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Uthai Heritage Hotel: From Old Schoolhouse to Boutique Hotel off the Beaten Path

Uthai Heritage Hotel: From Old Schoolhouse to Boutique Hotel off the Beaten Path

/ Uthai Thani, Thailand /

/ Story: Kor Lordkam / English version: Bob Pitakwong /

/ Photographs: Courtesy of Supergreen Studio /

Like going back in time, a new boutique hotel has opened in beautiful small town Uthai Thani, one of the last few unspoiled places in the countryside. Named “Uthai Heritage”, it’s an off-the-beaten-track place of accommodation nestled in a peaceful neighborhood untouched by urban development.

Uthai Heritage Hotel

Formerly the home of “Uthai Withayalai School”, the property was tastefully renovated as a boutique hotel in a class of its own. It was meant to be an alternative travel destination for those wishing to escape the popular tourist traps. An amazing hidden place people often miss, Uthai Thani lies to the north of Kanchanaburi and west of Nakhon Sawan, a major city 250 km north of Bangkok.

Uthai Heritage Hotel

By way of introduction, the school was fully operational from 1957 until 1995. The difficulties that ensued from a decline in economic activity and environmental neglect resulted in it gradually falling into disrepair. But the owner was determined to keep the two-story buildings on the property in working order by checking and repairing regularly.

The owner felt a sentimental attachment to the wooden schoolhouse. After everything has changed, he thought it wise to give it a complete makeover, transforming it into a boutique hotel. In a way, it contributed significantly to the preservation of the historic identity of his neighborhood and, at the same time, attracted new tourists to the area by providing affordable hotel accommodations.

It was a metamorphosis of purpose that saw most of the classrooms transform into hotel rooms while others were remade as reception halls and venues for social activity, including a café and nearby cozy swimming pool.

Uthai Heritage Hotel

Uthai Heritage Hotel

Architecturally speaking, the renovation project was thoughtfully devised to ensure the old wooden structure remained intact. At the same time, a solid framework of steel was added for long-term strength and durability performance.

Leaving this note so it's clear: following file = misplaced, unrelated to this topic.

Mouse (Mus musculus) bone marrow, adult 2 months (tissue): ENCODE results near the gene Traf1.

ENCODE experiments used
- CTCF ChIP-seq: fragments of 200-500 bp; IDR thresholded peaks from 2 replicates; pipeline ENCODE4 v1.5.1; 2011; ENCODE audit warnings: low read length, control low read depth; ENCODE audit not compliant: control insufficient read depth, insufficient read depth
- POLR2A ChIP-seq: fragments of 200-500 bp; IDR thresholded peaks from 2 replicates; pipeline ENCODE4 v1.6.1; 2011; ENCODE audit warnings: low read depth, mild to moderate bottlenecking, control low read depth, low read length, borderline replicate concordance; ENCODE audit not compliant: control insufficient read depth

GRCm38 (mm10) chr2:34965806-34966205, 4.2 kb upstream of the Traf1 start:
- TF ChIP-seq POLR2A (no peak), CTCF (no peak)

Uthai Heritage Hotel

To showcase the small town’s history and cultural identity, old building parts were kept in perfect conditions, including door and window shutters as well as the old school flagpole and the signboard at the front. At the same time, they were meticulous about making the strengthening structure and materials fit right in with the original wooden buildings.

Uthai Heritage Hotel

Uthai Heritage Hotel

The overall effect is impressive. For increased privacy and soundproof qualities in the rooms, the walls are built of brickwork and plastered to form a neat, smooth surface. The new boutique hotel boasts the simplicity of a U-shaped floor plan with lush green lawns at the center hemmed in by native plants and well-designed corridors and connecting spaces.

Time has left its imprint. A friendly message on the stairway wall calls to the mind fond memories of old school days.

Uthai Heritage Hotel

Because heritage matters, the old flagstaff remains where it has always been as storytelling artifact. Where necessary, new units of construction are added to the existing building plan to support and facilitate new business operations. They include new hotel rooms and hallways providing access to places on the premises.

Uthai Heritage Hotel

Uthai Heritage Hotel

Uthai Heritage Hotel
Parts of the original framework are preserved for their power of historic and cultural storytelling.

It’s a comfortable place, allowing people to feel relaxed and at home. Air conditioning is there, although it’s used very little by guests who prefer reconnections with nature and the sound effect produced by rain and leaves rustling in the breeze. If a journey in time is your cup of tea, you’ve come to the right place.

Uthai Heritage Hotel
Like a journey through time, the U-shaped schoolhouse transforms in to an attractive boutique hotel with lush green lawns hemmed in by native plants.

Uthai Heritage Hotel


Architect: Supergreen Studio


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Chez Mou: A Home Hidden In the Frame of an Old House

Chez Mou: A Home Hidden In the Frame of an Old House

/ Bangkok, Thailand /

/ Story: Sarayut Sreetip-ard / English version: Peter Montalbano /

/ Photographs: Sitthisak Namkham / Styling: Jeedwonder /

The renovation of this hundred-plus-year-old rowhouse in Charoen Krung Soi 44 is more than a home improvement: for Mou Lumwatananont, it’s a homecoming she’d never imagined.